Beginners Guide to Investing Residential Property
Beginners Guide to Investing: Property investment alternatives
Different sorts of property often produce similar returns. But while most prospective property investors have undertaken their own home financing and can transfer this experience to similar housing, it is unwise to believe that other property investments have similar characteristics. If you are venturing outside housing for the first time for investment purposes, make sure that you understand the details of the new market and obtain expert advice if necessary.
Beginners Guide to Investing: Property management
Most real estate offices provide an excellent service by marketing for tenants, arranging for rent to be collected, fixing minor repairs and providing a useful summary for tax purposes at the end of the year - but they usually charge between 5 and 10 per cent of the annual rent for this service. If you have the time to undertake these services yourself then this can increase your return. But the call upon you, at possibly extremely inconvenient times, can be a heavy cost. In particular, if your tenants are turning over frequently (or are likely to so do), or if your particular segment of the rental market is prone to unusual competitive pressures (good and bad), the commission spent on an agent might be a sound investment.
Beginners Guide to Investing: Initial costs
Beginners Guide to Investing: On-going costs
Property as an investment has many benefits but it can be an expensive asset to hold. When calculating the return (and do make sure that you calculate it), ensure that you allow for the following charges:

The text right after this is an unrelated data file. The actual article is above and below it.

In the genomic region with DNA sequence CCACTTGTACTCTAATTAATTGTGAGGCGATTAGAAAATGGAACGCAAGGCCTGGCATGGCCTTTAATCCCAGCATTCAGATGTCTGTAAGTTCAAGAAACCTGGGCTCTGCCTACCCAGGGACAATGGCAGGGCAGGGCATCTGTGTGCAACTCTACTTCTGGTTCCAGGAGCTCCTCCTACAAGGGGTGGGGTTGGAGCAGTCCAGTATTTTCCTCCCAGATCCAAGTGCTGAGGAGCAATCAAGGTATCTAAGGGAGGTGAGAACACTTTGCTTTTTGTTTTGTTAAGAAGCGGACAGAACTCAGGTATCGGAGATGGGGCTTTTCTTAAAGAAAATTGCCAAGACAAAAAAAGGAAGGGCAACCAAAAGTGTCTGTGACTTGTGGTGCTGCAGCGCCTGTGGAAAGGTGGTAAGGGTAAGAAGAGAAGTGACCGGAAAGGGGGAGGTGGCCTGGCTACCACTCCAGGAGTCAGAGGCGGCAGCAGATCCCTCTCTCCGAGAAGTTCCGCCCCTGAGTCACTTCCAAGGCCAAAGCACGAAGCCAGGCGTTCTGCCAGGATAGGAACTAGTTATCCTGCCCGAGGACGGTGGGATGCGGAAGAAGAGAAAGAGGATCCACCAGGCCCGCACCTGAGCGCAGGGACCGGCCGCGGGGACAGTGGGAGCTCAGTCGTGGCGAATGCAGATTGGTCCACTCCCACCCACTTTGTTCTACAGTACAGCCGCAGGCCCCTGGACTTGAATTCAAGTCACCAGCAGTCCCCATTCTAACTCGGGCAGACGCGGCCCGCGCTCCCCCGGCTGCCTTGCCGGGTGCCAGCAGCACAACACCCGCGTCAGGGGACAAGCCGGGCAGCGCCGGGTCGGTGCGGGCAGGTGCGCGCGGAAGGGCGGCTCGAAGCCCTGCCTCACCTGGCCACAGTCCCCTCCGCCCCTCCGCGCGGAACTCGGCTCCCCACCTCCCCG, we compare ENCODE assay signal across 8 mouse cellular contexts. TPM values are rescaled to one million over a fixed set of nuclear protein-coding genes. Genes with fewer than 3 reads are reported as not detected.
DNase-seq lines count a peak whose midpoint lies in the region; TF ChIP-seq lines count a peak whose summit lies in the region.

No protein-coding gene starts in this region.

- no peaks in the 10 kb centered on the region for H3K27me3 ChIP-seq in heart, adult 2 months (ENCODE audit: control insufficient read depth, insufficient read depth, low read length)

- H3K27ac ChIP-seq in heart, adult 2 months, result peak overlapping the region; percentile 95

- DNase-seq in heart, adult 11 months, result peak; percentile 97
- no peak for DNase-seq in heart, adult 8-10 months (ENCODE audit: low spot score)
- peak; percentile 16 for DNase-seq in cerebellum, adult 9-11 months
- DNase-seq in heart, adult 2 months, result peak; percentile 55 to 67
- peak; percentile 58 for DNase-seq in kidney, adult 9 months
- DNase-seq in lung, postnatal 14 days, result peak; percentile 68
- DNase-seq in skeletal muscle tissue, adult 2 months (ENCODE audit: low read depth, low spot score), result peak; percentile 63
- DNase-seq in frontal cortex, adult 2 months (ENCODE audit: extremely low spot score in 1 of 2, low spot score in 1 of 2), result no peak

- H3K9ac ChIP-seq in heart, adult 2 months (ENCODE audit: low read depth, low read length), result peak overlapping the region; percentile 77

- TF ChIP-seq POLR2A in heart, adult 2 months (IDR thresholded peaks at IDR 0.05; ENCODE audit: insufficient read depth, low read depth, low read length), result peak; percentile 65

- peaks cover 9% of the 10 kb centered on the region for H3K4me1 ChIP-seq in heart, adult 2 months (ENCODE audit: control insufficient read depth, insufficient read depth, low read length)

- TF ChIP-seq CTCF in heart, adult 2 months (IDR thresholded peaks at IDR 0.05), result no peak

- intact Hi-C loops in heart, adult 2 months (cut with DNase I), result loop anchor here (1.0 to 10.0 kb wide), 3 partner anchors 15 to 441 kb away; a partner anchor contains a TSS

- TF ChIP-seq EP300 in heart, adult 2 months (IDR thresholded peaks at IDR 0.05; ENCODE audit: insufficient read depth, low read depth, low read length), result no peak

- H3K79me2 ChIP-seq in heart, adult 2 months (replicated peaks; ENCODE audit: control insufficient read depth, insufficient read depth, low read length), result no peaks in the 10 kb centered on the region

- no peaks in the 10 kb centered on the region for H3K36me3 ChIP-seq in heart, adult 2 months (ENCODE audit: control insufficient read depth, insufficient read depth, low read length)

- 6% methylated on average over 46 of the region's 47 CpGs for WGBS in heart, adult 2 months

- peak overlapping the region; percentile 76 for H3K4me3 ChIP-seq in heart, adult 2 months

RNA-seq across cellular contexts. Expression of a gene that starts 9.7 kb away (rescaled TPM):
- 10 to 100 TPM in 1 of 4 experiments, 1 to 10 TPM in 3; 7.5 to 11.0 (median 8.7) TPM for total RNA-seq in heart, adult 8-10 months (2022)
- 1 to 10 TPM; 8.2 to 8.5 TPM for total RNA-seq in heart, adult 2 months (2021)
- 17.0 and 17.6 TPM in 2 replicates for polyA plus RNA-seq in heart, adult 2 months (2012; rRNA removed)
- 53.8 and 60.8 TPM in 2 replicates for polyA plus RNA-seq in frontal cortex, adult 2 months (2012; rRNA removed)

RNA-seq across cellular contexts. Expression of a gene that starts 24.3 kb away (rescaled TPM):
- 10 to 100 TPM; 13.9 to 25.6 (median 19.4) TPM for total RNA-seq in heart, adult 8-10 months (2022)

The above costs are indicative of the types of expenses you will incur - but there may be others.
Beginners Guide to Investing: Gearing
Most costs associated with investment property are allowable tax deductions. Where the rental income does not fully cover the expenses, then this is referred to as negative gearing. Treat negative-gearing with care. You make money only when the net capital value of the property increases by more than the net negative out-goings. This is fine in a buoyant market, but can be disastrous in a down market. If uncertain, seek advice. And do not forget capital gains tax - the tax on the increase in the value of your property between when you bought it and when you sold it.
Beginners Guide to Investing: Investment
Finally - and most importantly - remember that property investment is fundamentally that - an investment. Far too many people are seduced into believing that their wonderful investment will eventually become a "second home" and select a house accordingly. Often, they can do better by investing in another area or even type of property, eventually realizing an investment gain and doing far better than they would from a purchase driven by emotions.
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